If you’re looking for a way to grow more tomatoes in less space, creating a tomato archway is a visually pleasing way to accomplish your goal. Growing tomatoes on an arch-shaped trellis is ideal for unspecified or vining varieties which can reach 8 to 10 feet (2-3 m.) or more and continue to grow until killed by frost.
Benefits of an Arched Tomato Trellis
Many gardeners are aware growing tomatoes directly on the ground exposes the fruit to damp soil, animals, and insects. Not only are the tomatoes dirtier, but they are often damaged by hungry critters. In addition, it’s easy to overlook ripe tomatoes hidden by foliage or, worse yet, step on the fruit as you try to maneuver around the garden.
Staking or caging tomatoes reduces these problems, but growing tomatoes on an arch has greater benefits. A tomato archway is pretty much how it sounds. It’s a curved, tunnel-like structure, anchored on both sides with sufficient height under which one can walk. The height of an arched tomato trellis allows the vines to grow up the side and overhead. Here are a few reasons why this is beneficial:
- Easier to harvest – No more bending, twisting, or kneeling to pick tomatoes. The fruit is highly visible and within reach.
- Improved yields – Less fruit wasted due to damage or disease.
- Maximizes space – Removing suckers allows vines to be grown closer.
- Improved air circulation – Tomato plants are healthier, and fruit is less prone to disease.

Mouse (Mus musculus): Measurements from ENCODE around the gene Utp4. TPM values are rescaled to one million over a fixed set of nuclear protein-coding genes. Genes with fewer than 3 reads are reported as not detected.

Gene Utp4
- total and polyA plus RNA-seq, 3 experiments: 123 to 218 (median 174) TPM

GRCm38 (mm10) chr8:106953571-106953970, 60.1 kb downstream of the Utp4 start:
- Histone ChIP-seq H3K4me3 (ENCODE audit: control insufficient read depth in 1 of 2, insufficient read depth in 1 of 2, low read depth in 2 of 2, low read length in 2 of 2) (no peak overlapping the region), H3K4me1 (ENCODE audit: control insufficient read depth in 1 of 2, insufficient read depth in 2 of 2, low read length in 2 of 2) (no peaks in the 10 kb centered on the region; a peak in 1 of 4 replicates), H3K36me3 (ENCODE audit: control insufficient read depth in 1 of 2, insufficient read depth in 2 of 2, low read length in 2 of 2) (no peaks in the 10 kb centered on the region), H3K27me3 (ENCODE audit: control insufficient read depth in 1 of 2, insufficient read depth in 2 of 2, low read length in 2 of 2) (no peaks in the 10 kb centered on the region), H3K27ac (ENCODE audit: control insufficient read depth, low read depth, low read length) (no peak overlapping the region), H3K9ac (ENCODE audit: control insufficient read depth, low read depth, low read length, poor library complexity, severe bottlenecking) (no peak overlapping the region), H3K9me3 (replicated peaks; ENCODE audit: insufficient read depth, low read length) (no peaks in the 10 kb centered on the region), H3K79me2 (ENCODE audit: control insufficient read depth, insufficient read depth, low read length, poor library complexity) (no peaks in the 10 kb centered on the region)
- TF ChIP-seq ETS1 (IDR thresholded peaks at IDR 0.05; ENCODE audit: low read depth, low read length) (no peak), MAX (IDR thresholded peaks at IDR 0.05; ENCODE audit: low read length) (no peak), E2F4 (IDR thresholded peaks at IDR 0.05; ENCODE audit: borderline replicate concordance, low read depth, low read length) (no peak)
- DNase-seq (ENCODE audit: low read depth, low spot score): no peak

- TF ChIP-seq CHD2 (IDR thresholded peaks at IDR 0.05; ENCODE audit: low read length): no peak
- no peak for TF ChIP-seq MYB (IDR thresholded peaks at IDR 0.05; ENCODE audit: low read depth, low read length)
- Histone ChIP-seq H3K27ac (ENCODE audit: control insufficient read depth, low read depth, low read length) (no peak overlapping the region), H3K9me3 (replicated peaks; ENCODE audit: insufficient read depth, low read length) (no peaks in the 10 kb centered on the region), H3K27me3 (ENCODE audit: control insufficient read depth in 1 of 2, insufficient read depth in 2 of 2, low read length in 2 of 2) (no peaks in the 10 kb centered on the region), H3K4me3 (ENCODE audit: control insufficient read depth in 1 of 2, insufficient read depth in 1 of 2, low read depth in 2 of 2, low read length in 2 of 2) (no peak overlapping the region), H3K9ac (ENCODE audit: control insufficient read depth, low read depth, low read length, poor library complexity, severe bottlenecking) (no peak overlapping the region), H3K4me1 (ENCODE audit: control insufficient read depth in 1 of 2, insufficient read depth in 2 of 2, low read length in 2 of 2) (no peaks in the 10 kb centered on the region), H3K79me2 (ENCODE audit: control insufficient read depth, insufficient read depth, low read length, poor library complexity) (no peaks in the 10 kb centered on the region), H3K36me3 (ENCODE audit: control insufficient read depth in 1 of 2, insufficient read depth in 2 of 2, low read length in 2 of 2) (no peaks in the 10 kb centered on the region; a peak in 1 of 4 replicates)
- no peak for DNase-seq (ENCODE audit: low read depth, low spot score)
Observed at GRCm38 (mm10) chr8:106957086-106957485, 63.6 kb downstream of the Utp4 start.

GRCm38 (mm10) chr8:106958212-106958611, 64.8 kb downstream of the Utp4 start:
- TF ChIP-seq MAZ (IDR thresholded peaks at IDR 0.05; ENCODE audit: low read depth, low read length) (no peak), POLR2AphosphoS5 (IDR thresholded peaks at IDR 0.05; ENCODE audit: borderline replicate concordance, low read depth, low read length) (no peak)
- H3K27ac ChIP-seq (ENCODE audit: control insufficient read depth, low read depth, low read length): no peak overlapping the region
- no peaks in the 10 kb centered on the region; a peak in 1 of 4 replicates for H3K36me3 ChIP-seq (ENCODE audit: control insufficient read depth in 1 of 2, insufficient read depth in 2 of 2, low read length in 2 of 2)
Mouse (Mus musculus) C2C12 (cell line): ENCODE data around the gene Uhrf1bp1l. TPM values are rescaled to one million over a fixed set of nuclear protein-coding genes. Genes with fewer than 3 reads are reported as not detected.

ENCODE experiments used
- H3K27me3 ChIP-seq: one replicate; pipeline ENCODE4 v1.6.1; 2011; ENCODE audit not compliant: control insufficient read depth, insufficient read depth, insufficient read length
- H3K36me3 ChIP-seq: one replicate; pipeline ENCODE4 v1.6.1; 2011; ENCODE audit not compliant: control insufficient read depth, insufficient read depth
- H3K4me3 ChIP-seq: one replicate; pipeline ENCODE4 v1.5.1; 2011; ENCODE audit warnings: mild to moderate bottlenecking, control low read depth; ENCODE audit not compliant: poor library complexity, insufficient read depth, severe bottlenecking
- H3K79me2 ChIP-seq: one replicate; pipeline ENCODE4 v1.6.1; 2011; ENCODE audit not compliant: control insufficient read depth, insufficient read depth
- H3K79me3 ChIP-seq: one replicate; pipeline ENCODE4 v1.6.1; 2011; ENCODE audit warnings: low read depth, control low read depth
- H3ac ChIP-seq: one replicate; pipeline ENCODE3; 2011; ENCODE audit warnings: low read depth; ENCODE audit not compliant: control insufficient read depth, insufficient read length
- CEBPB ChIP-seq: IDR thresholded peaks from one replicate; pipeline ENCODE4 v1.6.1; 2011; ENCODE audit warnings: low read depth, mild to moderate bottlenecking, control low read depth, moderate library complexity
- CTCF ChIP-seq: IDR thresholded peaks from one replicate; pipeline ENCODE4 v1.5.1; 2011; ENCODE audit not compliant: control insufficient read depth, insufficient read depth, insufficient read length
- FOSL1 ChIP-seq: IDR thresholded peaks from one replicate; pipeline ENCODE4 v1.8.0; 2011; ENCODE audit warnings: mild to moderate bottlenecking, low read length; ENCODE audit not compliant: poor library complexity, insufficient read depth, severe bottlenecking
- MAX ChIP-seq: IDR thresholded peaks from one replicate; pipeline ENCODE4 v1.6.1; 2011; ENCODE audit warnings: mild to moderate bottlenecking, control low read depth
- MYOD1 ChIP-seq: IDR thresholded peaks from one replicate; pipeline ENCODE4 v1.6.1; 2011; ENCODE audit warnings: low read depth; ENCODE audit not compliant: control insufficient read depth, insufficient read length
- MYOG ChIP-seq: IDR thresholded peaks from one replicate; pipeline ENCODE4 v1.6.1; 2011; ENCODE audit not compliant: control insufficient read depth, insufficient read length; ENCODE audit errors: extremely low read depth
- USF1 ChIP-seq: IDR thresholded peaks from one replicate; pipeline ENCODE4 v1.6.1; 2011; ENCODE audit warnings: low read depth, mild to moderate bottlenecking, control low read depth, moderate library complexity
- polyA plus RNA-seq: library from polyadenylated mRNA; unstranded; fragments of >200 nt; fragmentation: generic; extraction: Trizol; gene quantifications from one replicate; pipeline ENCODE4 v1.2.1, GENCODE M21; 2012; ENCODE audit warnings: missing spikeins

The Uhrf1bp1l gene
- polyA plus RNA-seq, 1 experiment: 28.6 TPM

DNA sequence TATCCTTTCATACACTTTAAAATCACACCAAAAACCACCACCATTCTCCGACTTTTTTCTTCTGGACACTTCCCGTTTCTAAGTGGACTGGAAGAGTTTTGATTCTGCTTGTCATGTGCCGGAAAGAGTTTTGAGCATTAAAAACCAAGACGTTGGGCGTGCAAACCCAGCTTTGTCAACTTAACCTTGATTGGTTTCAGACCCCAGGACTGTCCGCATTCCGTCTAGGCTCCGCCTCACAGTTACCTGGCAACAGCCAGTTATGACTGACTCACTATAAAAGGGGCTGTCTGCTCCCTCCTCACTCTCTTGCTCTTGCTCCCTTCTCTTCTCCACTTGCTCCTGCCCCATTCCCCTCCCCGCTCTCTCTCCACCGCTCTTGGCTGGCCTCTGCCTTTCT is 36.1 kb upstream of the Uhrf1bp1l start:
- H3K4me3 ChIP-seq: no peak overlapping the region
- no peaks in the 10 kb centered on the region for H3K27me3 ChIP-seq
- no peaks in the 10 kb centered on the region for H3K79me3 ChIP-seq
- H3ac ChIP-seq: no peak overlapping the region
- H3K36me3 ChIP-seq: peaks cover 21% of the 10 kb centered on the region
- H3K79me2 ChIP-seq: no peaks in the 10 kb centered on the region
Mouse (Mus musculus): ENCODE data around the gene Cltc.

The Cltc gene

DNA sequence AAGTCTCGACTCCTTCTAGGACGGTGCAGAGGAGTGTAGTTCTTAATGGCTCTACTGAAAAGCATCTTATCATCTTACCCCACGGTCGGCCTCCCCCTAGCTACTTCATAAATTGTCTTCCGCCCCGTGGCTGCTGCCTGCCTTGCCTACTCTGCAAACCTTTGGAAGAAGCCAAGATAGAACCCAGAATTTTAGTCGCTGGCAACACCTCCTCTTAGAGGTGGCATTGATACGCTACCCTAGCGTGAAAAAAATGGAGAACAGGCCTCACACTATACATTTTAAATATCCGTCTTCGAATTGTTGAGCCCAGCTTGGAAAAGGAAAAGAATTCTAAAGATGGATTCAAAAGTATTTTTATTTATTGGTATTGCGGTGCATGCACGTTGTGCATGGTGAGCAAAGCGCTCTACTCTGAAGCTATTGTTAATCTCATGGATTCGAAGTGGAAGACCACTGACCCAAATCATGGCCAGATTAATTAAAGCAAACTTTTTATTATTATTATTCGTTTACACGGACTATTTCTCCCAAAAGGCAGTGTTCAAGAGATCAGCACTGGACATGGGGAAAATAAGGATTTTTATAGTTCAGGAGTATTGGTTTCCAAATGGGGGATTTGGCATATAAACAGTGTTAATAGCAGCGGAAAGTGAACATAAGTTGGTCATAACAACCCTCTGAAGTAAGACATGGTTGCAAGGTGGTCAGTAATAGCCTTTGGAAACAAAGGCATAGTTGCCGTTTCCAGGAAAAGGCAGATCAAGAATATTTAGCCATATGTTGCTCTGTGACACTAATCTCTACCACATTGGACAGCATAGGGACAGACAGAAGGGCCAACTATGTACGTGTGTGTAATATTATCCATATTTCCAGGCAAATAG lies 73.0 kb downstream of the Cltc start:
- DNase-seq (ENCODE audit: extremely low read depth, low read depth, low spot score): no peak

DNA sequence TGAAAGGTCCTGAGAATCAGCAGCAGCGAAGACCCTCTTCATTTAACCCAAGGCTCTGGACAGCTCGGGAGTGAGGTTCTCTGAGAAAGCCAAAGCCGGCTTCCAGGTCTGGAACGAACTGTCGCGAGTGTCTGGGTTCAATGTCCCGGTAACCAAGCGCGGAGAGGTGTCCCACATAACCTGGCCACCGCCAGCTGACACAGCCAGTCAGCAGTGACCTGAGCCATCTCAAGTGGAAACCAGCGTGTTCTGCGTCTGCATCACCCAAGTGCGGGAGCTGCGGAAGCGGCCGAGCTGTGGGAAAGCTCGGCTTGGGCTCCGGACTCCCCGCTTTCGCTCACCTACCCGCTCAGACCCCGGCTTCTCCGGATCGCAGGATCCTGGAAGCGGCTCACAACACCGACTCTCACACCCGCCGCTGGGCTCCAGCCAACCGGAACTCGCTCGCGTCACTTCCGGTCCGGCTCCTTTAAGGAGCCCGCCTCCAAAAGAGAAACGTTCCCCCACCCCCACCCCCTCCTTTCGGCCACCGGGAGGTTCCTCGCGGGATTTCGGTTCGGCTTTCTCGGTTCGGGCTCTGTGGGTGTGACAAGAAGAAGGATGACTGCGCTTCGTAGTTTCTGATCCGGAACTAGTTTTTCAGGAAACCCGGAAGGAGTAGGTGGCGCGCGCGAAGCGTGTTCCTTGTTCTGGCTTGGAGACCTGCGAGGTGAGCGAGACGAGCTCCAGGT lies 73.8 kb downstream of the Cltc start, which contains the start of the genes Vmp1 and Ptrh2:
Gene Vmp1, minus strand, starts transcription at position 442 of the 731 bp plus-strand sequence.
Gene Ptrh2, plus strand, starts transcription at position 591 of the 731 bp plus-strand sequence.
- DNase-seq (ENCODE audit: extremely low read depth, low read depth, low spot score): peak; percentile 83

- Increased sunlight – As the tomato grows up the trellis it receives more exposure to the sun, especially in gardens where shade is an issue.
How to Make a Tomato Arch
It’s not difficult to make a tomato arch, but you will need to use sturdy supplies to support the weight of the mature tomato vines. You can build a permanently arched tomato trellis between two raised beds or make one for the garden which can be installed and taken apart each year.
The tomato archway can be built from wood or heavy-weight fencing. Treated lumber is not recommended for this project, but naturally decay-resistant wood like cedar, cypress, or redwood is a good choice. If you prefer fencing material, select livestock panels or concrete mesh for their durable wire diameter.
Regardless of the materials you choose, the basic design of the tomato archway is the same. T-posts, available at big box home improvement stores or farm supply companies, are used to support and secure the structure in the ground.
The number of T-posts required will depend upon the length of the structure. Support every two to four feet (about 1 m.) is recommended to make a tomato arch. Aim for a tunnel width between four and six feet (1-2 m.) to give the arched tomato trellis sufficient height to walk under yet provide enough strength to support the vines.